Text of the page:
2013-11-15 / Front Page

Shopping Center Rebounding

By Dan Guarino


Inside the Key Food on Rockaway Beach Boulevard near Beach 88th Street, new display cases, refrigeration cabinets and cashier stations are being put in, more than a year after Sandy. Photos by Dan Guarino Inside the Key Food on Rockaway Beach Boulevard near Beach 88th Street, new display cases, refrigeration cabinets and cashier stations are being put in, more than a year after Sandy. Photos by Dan Guarino More than a year after Sandy, the shopping center on Rockaway Beach Boulevard remains a symbol of Sandy’s lingering effects. Just a few of the 18 stores managed to open in the months after Sandy and the largest business of all – Key Food – has stood as an empty shell. Even its sign was damaged. The huge letters in the front read “Key Fo,” just another sad reminder of Sandy’s wrath.

But now, there’s hope.

The shopping center known as the Dayton Shopping Center or The Key Food Shopping Center by many is officially called Rockaway Commons. Its owner, Ari Malekan, said, “Aaron’s Appliances just opened, Family Dollar before Thanksgiving, and the Adult Day Care Center should be this week.” In addition to the businesses opening, the parking lot of the shopping center which stretches from Beach 90th Street to Beach 84th Street is getting new black top in spots.

Before Hurricane Sandy, the shopping center was home to a supermarket and several thriving shops, food places, services and offices, a large chain drug store and a large clothing store.

Hurricane Sandy damaged roofs and delivered 5-6 feet of water causing some of the businesses to close for good.

Speculation has centered around the large Key Food store, the only supermarket in the immediate area, and when, or even if, it would reopen.

Store owner Rafael Diaz stated “We lost everything. All the equipment, the merchandise, the electrical systems, the plumbing. We’ve had to redo everything.”

And it looks like they’re almost there.

Inside the huge, now empty store, are new display and refrigeration cases, lighting and cashier stations, and more activity has been seen around the store than at any time since the storm.

As far as when they will be ready to reopen, Diaz explained, “I was planning on Labor Day, then Thanksgiving, then Christmas. Now it looks like next year.”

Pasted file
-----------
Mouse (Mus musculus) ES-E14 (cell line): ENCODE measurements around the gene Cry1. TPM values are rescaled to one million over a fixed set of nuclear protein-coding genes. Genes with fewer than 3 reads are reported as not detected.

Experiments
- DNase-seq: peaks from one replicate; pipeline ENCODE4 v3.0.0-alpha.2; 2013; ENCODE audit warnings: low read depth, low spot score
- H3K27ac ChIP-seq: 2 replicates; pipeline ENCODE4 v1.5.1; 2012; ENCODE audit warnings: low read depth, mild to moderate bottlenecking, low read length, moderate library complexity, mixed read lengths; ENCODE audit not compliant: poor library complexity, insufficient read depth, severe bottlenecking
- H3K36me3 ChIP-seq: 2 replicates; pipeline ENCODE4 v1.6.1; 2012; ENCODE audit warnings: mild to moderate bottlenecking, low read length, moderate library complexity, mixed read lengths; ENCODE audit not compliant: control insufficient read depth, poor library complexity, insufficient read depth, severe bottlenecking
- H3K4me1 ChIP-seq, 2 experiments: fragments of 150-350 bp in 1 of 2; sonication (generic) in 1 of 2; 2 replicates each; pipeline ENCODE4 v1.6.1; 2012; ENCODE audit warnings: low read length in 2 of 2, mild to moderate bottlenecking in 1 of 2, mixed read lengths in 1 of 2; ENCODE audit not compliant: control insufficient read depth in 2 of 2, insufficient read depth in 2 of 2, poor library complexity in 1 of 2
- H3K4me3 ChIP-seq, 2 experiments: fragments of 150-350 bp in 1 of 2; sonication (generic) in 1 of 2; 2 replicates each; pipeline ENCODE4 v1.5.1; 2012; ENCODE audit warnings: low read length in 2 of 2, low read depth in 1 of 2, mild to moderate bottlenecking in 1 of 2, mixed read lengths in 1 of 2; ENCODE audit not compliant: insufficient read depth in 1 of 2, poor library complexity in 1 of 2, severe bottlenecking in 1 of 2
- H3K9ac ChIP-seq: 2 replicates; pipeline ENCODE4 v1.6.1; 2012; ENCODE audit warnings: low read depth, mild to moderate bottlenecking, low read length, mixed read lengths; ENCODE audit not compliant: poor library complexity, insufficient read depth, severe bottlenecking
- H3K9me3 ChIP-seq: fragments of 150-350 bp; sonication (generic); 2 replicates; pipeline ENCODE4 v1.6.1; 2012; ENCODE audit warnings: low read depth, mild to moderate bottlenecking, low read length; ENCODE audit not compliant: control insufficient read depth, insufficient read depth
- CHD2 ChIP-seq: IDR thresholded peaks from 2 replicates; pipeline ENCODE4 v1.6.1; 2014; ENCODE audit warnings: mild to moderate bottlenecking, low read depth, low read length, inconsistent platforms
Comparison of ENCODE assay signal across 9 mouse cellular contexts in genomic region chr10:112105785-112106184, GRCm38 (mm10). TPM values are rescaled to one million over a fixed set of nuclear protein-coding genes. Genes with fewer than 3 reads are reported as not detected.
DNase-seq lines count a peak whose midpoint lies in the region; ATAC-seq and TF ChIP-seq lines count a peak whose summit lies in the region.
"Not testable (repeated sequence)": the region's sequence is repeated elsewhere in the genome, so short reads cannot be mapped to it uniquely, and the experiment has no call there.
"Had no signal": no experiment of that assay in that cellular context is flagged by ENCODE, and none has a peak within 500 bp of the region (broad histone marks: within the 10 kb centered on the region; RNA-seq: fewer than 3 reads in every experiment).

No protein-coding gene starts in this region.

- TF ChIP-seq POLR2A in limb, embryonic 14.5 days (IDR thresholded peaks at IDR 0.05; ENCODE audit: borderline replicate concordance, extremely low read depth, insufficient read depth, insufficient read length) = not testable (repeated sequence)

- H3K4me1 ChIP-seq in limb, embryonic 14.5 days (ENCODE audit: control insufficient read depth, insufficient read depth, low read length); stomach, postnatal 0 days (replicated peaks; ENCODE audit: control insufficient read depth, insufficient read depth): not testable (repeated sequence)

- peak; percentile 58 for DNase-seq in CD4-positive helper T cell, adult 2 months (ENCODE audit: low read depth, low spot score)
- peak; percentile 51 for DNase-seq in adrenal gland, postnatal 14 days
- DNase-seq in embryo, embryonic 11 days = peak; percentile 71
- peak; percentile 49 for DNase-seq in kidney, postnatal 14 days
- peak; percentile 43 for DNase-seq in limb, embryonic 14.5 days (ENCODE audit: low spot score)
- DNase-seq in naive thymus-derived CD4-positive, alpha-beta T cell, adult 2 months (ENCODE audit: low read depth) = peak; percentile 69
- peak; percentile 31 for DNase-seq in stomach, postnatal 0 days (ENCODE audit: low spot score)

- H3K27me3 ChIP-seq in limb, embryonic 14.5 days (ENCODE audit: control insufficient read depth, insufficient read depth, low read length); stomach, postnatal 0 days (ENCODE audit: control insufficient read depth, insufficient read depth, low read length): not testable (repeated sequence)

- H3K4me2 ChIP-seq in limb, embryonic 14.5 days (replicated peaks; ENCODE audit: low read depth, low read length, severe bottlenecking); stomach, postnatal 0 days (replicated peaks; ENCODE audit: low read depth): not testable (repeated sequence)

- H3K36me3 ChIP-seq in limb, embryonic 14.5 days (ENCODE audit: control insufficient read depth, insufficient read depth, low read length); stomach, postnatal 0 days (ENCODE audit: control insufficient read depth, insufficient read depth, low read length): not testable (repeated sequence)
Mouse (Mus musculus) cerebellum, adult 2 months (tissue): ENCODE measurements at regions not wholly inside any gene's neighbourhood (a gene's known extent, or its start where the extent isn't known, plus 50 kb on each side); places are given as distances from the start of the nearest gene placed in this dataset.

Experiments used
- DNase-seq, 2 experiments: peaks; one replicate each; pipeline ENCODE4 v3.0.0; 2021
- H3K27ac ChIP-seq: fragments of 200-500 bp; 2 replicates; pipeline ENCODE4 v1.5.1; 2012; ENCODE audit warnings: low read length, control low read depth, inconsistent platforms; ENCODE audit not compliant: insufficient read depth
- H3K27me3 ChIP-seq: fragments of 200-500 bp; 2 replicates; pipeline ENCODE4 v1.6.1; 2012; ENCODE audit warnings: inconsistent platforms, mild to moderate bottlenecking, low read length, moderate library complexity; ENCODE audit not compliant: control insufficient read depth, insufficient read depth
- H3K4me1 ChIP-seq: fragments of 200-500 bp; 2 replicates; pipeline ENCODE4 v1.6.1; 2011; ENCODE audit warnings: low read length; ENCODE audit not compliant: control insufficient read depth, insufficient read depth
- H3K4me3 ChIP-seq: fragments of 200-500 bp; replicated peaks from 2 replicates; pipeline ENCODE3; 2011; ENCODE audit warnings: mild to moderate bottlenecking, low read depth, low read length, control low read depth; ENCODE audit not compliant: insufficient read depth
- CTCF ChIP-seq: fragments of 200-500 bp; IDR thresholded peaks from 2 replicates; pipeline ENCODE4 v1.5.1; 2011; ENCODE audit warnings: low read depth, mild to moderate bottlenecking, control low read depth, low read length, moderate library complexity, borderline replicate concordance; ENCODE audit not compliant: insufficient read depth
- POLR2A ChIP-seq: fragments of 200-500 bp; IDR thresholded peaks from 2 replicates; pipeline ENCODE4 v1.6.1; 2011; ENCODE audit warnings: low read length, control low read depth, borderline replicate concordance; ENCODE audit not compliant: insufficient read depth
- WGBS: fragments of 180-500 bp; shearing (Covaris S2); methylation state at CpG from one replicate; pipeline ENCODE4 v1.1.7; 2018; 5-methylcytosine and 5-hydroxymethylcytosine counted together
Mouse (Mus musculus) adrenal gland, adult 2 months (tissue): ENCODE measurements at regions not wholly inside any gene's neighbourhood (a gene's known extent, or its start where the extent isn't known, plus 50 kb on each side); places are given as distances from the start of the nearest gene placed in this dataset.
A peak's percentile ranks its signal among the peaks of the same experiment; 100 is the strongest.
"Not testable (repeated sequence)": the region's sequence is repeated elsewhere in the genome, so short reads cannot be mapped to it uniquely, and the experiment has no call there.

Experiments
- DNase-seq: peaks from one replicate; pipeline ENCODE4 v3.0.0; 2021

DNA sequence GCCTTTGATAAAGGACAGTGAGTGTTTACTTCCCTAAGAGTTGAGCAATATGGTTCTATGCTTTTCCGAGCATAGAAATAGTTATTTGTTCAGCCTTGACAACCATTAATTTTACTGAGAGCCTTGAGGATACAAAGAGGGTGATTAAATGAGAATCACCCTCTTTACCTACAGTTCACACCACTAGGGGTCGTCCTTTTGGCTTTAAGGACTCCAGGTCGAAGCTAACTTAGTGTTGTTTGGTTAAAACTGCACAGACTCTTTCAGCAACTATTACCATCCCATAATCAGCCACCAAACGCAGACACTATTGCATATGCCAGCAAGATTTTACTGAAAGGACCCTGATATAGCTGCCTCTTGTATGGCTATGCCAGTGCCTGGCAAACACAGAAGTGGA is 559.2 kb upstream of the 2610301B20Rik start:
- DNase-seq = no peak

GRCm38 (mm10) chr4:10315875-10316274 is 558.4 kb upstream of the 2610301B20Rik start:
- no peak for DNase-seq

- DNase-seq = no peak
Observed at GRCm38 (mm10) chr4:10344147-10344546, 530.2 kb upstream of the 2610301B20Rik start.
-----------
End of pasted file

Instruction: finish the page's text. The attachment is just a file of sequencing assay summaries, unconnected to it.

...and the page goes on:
But progress is being made. “We started work in March. We’re expanding all departments. There’s a new design” he said.

Diaz said the roof was also damaged. Of all the damage, Diaz said, “Well, it’s cost over $2 million to rebuild and it’s still going.”

Diaz has had his hands full. He also owns the Key Food outlet on Beach 105th Street.

About that store, he said a full rebuild is needed there as well. As to when or even whether it will reopen, Diaz said, “it’s too early (to tell) still.”

While Key Food in Rockaway Commons gets ever closer, some are already eager to get started. Oleg Yavorovskiy said enthusiastically, “We’re opening next week.” Yavorovskiy owns and operates the Heritage Adult Day care Center.

Executive Director Kevin Alexander of Rockaway Development and Revitalization Corporation (RDRC) said, “About two years before Sandy, we put together plans for downtown Far Rockaway and this area.”

One current idea RDRC is working on with the Department of Traffic, Alexander said, is upgrading the boulevard and developing a distinct look to the area, “so you will know you are in the Rockaway commercial corridor.”

Alexander said, “We also want to see the merchants organizing here. “We have a grand vision of what can be,” Alexander noted. “The bottom line is we can contribute much more to the pot and towards the revenues of New York City.”

Property owner Malekan said repairs including new sidewalks will be a great draw for customers. “This is a golden area. This could be like the Hamptons, without the drive.”

And business levels right now? “It’s a major concern right now,” Malekan said. “We are expecting steep increases.”

New to the block and the Rockaway peninsula, Aaron’s Appliances General Manager Susan Haynes noted, “Business has been very good. Better than expected.

“Post-Sandy,” she says, “I know there are a lot of families, a lot of people who lost a lot of things.”

But citing new homes being built, residents moving back and new residents moving in, Haynes foresees “a lot of development” in the next three to five years.

“The area is very much developing and developing fast,” she commented.

New businesses like Aaron’s, she states, may be inspiring “other people to take a look, to consider coming back, to think maybe the area is coming back.”

At the other end of the mall, Mello Magic sneaker outlet, in business at Rockaway Commons for six years, is one of the returning pre-storm shops.

The manager there said, “We came back in February.

“Most of the old businesses didn’t come back,” he said, “but a lot of new ones are coming. A lot of new businesses are coming.”

And business now?

“Business is not as good as it was, but it’s getting better and better. Slowly, but it’s getting better.”

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